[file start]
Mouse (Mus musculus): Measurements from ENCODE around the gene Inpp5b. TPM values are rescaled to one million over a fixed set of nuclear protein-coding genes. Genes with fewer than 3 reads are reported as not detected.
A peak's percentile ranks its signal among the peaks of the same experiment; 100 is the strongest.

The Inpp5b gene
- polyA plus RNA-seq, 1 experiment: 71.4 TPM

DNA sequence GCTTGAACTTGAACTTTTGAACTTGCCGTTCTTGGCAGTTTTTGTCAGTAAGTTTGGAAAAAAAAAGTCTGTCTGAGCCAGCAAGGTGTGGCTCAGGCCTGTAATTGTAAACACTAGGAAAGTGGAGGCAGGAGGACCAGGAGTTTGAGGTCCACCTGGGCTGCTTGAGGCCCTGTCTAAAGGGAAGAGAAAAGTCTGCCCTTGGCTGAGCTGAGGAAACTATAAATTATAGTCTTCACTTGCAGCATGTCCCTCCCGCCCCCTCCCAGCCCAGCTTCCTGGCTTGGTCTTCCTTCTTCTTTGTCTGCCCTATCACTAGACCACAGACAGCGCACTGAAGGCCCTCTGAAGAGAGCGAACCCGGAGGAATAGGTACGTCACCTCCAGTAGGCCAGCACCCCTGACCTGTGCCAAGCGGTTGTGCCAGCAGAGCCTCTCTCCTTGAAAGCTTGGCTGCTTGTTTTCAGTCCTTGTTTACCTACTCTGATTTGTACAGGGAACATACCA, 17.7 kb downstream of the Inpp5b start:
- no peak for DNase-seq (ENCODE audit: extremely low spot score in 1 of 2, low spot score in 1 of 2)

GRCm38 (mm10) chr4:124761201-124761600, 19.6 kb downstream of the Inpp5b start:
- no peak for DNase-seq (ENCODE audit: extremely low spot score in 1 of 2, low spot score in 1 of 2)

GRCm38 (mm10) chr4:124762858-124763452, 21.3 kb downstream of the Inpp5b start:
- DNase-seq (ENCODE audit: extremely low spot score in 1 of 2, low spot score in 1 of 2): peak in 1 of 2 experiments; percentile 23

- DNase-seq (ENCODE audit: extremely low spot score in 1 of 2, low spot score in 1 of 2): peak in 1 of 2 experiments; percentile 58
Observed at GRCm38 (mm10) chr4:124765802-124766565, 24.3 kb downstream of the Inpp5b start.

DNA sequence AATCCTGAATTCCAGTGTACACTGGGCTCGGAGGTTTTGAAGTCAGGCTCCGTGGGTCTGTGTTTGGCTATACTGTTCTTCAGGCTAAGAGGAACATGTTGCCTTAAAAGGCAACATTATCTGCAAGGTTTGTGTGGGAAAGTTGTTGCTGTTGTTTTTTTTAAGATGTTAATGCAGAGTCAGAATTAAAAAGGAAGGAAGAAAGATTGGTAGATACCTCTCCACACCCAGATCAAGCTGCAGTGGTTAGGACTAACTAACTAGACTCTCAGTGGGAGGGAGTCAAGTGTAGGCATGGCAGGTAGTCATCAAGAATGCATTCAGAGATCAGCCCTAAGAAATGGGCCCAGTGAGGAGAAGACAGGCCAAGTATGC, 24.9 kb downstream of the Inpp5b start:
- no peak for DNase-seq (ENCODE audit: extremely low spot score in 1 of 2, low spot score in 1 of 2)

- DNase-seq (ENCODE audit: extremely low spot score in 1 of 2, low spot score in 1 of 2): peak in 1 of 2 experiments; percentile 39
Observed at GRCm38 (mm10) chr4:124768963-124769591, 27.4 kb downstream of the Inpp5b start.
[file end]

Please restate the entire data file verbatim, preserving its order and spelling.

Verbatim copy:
Mouse (Mus musculus): Measurements from ENCODE around the gene Inpp5b. TPM values are rescaled to one million over a fixed set of nuclear protein-coding genes. Genes with fewer than 3 reads are reported as not detected.
A peak's percentile ranks its signal among the peaks of the same experiment; 100 is the strongest.

The Inpp5b gene
- polyA plus RNA-seq, 1 experiment: 71.4 TPM

DNA sequence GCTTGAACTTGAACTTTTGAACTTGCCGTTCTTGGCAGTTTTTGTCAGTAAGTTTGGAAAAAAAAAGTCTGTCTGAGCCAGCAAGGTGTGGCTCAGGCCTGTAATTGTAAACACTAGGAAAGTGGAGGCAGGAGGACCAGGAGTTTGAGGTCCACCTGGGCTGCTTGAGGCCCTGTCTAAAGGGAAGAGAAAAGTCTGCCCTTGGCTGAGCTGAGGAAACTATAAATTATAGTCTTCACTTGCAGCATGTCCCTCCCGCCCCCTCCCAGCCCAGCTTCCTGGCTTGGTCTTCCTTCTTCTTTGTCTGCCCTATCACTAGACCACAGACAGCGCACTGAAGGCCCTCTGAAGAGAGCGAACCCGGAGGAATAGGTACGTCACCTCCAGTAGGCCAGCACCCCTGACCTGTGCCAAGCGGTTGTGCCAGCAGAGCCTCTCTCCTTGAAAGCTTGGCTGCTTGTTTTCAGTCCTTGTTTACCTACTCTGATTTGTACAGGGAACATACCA, 17.7 kb downstream of the Inpp5b start:
- no peak for DNase-seq (ENCODE audit: extremely low spot score in 1 of 2, low spot score in 1 of 2)

GRCm38 (mm10) chr4:124761201-124761600, 19.6 kb downstream of the Inpp5b start:
- no peak for DNase-seq (ENCODE audit: extremely low spot score in 1 of 2, low spot score in 1 of 2)

GRCm38 (mm10) chr4:124762858-124763452, 21.3 kb downstream of the Inpp5b start:
- DNase-seq (ENCODE audit: extremely low spot score in 1 of 2, low spot score in 1 of 2): peak in 1 of 2 experiments; percentile 23

- DNase-seq (ENCODE audit: extremely low spot score in 1 of 2, low spot score in 1 of 2): peak in 1 of 2 experiments; percentile 58
Observed at GRCm38 (mm10) chr4:124765802-124766565, 24.3 kb downstream of the Inpp5b start.

DNA sequence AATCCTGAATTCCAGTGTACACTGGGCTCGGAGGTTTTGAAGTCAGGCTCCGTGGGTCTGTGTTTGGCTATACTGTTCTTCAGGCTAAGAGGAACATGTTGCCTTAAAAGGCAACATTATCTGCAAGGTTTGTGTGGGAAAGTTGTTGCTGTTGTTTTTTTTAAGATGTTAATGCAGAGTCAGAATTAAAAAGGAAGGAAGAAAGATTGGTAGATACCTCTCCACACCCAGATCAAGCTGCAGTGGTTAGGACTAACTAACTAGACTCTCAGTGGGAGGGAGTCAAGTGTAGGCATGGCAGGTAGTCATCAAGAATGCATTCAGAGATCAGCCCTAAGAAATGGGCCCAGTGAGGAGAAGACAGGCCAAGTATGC, 24.9 kb downstream of the Inpp5b start:
- no peak for DNase-seq (ENCODE audit: extremely low spot score in 1 of 2, low spot score in 1 of 2)

- DNase-seq (ENCODE audit: extremely low spot score in 1 of 2, low spot score in 1 of 2): peak in 1 of 2 experiments; percentile 39
Observed at GRCm38 (mm10) chr4:124768963-124769591, 27.4 kb downstream of the Inpp5b start.